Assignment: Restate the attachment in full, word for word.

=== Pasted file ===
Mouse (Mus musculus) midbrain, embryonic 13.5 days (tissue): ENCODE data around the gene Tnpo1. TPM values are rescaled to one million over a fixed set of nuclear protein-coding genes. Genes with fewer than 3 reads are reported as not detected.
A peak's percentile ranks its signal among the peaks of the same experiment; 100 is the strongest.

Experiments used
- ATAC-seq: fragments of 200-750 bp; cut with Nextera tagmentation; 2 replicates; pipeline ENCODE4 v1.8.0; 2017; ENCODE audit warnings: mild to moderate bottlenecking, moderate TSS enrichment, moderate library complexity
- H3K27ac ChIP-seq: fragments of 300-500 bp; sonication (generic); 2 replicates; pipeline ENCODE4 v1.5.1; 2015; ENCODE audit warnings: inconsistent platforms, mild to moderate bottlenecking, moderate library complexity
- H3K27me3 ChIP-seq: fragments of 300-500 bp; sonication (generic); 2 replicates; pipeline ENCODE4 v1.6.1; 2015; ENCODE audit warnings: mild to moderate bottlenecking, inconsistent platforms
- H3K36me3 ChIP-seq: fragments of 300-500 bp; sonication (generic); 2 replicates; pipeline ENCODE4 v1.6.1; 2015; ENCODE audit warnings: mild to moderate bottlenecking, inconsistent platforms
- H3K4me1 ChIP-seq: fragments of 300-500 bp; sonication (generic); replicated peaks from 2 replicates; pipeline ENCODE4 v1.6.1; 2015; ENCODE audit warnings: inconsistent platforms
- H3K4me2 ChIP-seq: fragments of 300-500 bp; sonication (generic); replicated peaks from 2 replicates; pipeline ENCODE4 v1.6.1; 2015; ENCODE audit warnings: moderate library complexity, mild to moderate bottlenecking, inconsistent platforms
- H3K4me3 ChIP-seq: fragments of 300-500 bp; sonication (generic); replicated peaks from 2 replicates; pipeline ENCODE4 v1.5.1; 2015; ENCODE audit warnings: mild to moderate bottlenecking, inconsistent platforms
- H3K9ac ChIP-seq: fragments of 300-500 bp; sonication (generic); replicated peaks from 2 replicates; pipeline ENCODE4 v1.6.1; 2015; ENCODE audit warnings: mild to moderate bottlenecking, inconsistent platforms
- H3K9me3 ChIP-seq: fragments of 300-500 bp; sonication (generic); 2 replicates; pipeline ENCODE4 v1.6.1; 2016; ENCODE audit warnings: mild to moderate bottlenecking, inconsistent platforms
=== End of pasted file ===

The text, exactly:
Mouse (Mus musculus) midbrain, embryonic 13.5 days (tissue): ENCODE data around the gene Tnpo1. TPM values are rescaled to one million over a fixed set of nuclear protein-coding genes. Genes with fewer than 3 reads are reported as not detected.
A peak's percentile ranks its signal among the peaks of the same experiment; 100 is the strongest.

Experiments used
- ATAC-seq: fragments of 200-750 bp; cut with Nextera tagmentation; 2 replicates; pipeline ENCODE4 v1.8.0; 2017; ENCODE audit warnings: mild to moderate bottlenecking, moderate TSS enrichment, moderate library complexity
- H3K27ac ChIP-seq: fragments of 300-500 bp; sonication (generic); 2 replicates; pipeline ENCODE4 v1.5.1; 2015; ENCODE audit warnings: inconsistent platforms, mild to moderate bottlenecking, moderate library complexity
- H3K27me3 ChIP-seq: fragments of 300-500 bp; sonication (generic); 2 replicates; pipeline ENCODE4 v1.6.1; 2015; ENCODE audit warnings: mild to moderate bottlenecking, inconsistent platforms
- H3K36me3 ChIP-seq: fragments of 300-500 bp; sonication (generic); 2 replicates; pipeline ENCODE4 v1.6.1; 2015; ENCODE audit warnings: mild to moderate bottlenecking, inconsistent platforms
- H3K4me1 ChIP-seq: fragments of 300-500 bp; sonication (generic); replicated peaks from 2 replicates; pipeline ENCODE4 v1.6.1; 2015; ENCODE audit warnings: inconsistent platforms
- H3K4me2 ChIP-seq: fragments of 300-500 bp; sonication (generic); replicated peaks from 2 replicates; pipeline ENCODE4 v1.6.1; 2015; ENCODE audit warnings: moderate library complexity, mild to moderate bottlenecking, inconsistent platforms
- H3K4me3 ChIP-seq: fragments of 300-500 bp; sonication (generic); replicated peaks from 2 replicates; pipeline ENCODE4 v1.5.1; 2015; ENCODE audit warnings: mild to moderate bottlenecking, inconsistent platforms
- H3K9ac ChIP-seq: fragments of 300-500 bp; sonication (generic); replicated peaks from 2 replicates; pipeline ENCODE4 v1.6.1; 2015; ENCODE audit warnings: mild to moderate bottlenecking, inconsistent platforms
- H3K9me3 ChIP-seq: fragments of 300-500 bp; sonication (generic); 2 replicates; pipeline ENCODE4 v1.6.1; 2016; ENCODE audit warnings: mild to moderate bottlenecking, inconsistent platforms